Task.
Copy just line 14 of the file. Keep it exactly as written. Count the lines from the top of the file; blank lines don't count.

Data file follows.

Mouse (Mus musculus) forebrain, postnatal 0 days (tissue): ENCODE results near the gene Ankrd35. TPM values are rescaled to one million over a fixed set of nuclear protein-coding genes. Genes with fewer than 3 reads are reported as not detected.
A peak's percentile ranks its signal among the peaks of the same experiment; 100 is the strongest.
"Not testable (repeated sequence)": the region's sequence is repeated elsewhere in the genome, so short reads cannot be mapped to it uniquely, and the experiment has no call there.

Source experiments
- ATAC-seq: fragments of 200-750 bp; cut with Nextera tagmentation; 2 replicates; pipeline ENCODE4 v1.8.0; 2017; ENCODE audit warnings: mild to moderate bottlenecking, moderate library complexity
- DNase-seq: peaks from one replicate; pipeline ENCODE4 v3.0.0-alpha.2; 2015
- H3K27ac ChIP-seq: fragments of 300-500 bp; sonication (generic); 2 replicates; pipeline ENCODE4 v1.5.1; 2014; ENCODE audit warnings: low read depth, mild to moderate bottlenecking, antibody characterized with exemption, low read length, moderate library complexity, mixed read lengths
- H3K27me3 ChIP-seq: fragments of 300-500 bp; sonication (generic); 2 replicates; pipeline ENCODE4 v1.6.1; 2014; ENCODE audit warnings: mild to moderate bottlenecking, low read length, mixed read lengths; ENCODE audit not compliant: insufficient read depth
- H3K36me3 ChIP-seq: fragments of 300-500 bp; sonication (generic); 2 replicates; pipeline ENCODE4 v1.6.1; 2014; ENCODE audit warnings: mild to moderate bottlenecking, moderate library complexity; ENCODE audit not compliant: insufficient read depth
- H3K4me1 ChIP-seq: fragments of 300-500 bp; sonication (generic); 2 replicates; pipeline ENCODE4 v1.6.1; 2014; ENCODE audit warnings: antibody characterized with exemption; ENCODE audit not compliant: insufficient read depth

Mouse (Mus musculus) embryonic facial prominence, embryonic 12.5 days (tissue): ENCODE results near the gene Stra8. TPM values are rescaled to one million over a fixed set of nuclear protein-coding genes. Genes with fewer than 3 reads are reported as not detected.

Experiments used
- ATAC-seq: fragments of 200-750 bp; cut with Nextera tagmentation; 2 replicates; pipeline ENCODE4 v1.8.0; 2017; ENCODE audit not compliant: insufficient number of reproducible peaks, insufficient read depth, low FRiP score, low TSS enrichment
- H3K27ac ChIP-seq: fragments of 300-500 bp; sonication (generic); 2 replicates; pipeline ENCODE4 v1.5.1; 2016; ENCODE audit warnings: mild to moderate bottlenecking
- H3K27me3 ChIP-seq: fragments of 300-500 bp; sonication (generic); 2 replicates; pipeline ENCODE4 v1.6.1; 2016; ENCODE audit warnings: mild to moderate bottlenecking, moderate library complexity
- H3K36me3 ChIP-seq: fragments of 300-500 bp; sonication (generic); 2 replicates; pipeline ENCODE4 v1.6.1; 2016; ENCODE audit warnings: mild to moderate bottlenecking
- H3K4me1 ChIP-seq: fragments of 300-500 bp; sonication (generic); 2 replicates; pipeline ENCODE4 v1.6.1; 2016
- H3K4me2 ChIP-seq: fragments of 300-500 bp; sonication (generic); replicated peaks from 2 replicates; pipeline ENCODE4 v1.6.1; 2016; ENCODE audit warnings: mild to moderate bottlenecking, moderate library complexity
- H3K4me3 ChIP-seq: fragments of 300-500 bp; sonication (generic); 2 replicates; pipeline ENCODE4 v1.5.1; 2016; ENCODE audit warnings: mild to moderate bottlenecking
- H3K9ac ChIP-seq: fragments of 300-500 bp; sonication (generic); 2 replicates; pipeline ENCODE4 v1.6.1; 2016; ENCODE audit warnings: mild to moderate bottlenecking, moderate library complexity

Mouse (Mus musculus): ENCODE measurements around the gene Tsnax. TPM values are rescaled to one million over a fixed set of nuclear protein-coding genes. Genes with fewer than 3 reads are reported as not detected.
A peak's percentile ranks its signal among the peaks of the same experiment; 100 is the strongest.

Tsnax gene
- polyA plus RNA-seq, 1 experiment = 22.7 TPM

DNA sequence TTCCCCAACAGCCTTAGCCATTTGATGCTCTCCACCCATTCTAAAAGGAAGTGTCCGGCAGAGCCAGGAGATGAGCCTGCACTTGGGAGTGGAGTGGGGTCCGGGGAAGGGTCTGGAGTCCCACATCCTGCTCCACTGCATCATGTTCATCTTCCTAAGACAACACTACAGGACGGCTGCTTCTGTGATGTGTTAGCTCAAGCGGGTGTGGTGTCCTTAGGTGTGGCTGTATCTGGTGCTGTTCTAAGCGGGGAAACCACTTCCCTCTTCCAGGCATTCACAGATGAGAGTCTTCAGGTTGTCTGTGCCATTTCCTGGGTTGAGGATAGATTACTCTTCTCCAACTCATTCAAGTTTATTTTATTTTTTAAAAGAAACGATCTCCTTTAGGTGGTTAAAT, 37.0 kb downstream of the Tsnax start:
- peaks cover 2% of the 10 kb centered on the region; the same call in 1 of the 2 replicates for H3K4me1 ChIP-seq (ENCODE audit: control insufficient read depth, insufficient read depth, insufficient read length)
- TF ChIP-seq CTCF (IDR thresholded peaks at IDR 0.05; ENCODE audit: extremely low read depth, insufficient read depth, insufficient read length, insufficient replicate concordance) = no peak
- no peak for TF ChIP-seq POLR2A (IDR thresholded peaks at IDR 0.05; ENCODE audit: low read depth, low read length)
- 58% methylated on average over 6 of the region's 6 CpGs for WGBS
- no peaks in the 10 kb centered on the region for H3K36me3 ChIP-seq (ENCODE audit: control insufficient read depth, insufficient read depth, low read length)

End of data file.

- H3K27ac ChIP-seq: fragments of 300-500 bp; sonication (generic); 2 replicates; pipeline ENCODE4 v1.5.1; 2016; ENCODE audit warnings: mild to moderate bottlenecking